On my second attempt at making a city square I now have some experience to refer to. Got some ideas where the gameplay worked well and where things got clunky. The layers worked alright. What needs to be polished is the investigate action. For some reason my players aren't taking to the idea of investigating to explore a city like they do when moving on the battlemap to explore a dungeon. It might be because they see the city as a treasure exchange of items for gold. I’m also unclear on the specifics of where exactly skill checks should come in to play. Let's explore these thoughts and see where they go.

Monday, April 13, 2015

Breaking the Game: A Player's Guide to Slaying Dungeon Master's

You know what every Dungeon Master is afraid of? Killing the players. There’s a lot to that. When a player makes a character it’s often something they spend a lot of time on. It could take hours combing through the Player’s Handbook to find the right combination of feats, spells, and class abilities to not only be effective in combat but to fulfill their fantasy of “cool.” When a DM kills a player’s character, all those hours spent planning and playing are gone. The character isn’t getting played again or if there’s the opportunity for resurrection the PC takes a significant hit to his experience and abilities. You might be thinking however much time a player puts into making his character the Dungeon Master puts in ten times that amount. You wouldn’t be wrong. On the other hand the campaign can’t be killed. All that work never gets scrapped.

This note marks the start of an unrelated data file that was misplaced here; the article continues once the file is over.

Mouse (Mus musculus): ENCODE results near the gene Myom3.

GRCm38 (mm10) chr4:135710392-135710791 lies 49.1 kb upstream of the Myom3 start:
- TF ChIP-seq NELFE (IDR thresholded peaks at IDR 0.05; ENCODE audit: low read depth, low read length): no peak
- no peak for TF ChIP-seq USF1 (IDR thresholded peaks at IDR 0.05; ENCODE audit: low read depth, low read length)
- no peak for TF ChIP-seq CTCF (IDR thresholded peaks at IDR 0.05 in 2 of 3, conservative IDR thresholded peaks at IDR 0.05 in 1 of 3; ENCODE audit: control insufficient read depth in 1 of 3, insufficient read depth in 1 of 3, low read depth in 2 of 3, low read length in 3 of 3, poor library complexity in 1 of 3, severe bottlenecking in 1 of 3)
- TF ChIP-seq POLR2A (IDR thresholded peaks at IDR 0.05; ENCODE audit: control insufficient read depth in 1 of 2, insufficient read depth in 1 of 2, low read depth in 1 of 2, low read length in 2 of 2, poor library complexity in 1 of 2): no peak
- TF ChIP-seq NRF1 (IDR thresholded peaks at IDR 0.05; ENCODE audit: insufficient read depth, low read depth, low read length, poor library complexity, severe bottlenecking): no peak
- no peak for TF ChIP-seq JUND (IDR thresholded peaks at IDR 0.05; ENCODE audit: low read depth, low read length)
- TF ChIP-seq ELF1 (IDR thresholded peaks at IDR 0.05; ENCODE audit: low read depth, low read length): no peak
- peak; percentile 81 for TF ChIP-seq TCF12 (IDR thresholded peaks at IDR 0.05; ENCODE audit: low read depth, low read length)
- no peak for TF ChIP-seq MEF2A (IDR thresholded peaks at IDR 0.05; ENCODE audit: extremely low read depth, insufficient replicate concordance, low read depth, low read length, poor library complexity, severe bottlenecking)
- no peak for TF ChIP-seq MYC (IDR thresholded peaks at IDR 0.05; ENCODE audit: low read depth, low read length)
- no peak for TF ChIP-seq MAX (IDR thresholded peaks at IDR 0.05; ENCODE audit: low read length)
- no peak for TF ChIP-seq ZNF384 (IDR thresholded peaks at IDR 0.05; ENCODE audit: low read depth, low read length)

Thursday, April 9, 2015

Heroic Journey: The Call to Adventure

Maybe because I just finished binge watching a string of RedLetterMedia vids that today’s post takes a look at character development for the PCs. What’s that you say? Railroading? Heresy! Burn him at the stake! No worries, the goal is to see if we as dungeon masters can engender player-character development without railroading by incorporating aspects of the heroic journey in our games.